While living in France, I began to think that every town I visited there looked the same, especially as the months wore on. But now, as I look back at my photos, I can see some of the differences coming to light, especially so in the south west region of the country. I travelled here during my Easter holidays, two years ago now, and visited half a dozen towns along the south coast (the remainder can be seen in my Provence travel inspiration post). Toulouse was my first stop, followed by Carcassonne and Montpellier, and the differences between the three are quite interesting, especially when they are fairly close together.
Toulouse isn’t too far from the French/Spanish border, and there’s a clear Spanish influence on the town. I’d read this to be true before I went, and I could see it wandering around, even in little details, like the fact that many of the buildings were shades of pink, orange and terracotta, rather than the clean white and cream I’d come to expect in most French architecture – it’s not called La Ville Rose for nothing. Even the little coloured tiles in the cathedral were a change from the white marble, or dark Gothic styles that most other cathedrals are fashioned in.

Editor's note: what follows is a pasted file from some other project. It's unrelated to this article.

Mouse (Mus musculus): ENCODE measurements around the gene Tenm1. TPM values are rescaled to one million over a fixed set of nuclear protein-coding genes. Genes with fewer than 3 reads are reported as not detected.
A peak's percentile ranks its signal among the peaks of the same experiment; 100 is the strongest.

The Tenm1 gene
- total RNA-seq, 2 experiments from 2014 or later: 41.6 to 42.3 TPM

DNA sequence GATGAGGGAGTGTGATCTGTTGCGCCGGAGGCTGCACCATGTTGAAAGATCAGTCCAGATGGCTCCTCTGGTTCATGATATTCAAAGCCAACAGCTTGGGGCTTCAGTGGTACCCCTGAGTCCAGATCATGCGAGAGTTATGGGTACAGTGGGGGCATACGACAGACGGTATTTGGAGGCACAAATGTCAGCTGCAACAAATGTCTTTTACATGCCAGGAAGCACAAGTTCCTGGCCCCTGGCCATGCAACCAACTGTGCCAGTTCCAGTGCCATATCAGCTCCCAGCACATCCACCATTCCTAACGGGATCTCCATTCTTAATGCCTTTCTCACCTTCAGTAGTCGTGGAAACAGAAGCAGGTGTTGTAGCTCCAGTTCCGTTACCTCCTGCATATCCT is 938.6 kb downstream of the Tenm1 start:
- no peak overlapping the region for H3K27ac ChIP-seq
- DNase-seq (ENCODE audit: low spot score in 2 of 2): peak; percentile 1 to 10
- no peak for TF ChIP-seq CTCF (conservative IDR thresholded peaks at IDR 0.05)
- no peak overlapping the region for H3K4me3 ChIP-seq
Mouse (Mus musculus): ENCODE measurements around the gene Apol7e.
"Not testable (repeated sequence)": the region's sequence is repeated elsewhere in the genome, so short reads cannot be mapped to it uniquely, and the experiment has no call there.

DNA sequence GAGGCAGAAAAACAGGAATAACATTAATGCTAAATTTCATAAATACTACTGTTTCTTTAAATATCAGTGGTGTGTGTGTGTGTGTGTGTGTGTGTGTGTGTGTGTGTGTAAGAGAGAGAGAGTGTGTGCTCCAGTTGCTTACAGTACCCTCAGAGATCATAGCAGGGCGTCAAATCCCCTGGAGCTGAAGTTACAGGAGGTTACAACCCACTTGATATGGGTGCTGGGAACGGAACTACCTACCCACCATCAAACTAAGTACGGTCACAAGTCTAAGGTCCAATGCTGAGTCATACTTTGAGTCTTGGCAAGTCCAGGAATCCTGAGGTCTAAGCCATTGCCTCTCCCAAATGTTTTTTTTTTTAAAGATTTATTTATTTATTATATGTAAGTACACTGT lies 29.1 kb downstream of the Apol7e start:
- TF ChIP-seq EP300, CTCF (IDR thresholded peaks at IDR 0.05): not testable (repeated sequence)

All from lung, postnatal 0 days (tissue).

In Carcassonne, the low town could be any other town in France; but La Cité is a medieval fairytale land on a hilltop overlooking the rest. Spires and turrets, narrow cobbled streets, and a walkway around the defensive wall, all make for one of the most unique towns in the country. La Cité may be more devoted to tourists now, and has next to no actual residents anymore, but it’s still fascinating and beautiful to explore.
Next to the other towns, Montpellier feels the most typically French of the three, reminding me of many other places I’d visited in the country. Much of the architecture is classical in style, with pillars and archways in shades of white and cream, which feel clean and bold and striking. What these photos don’t capture though was the atmosphere as I wandered those streets, as I remember it to be relaxed and easy-going, but still full of life and people and plenty to do and see – there’s far more to it than old buildings, however beautiful they may be.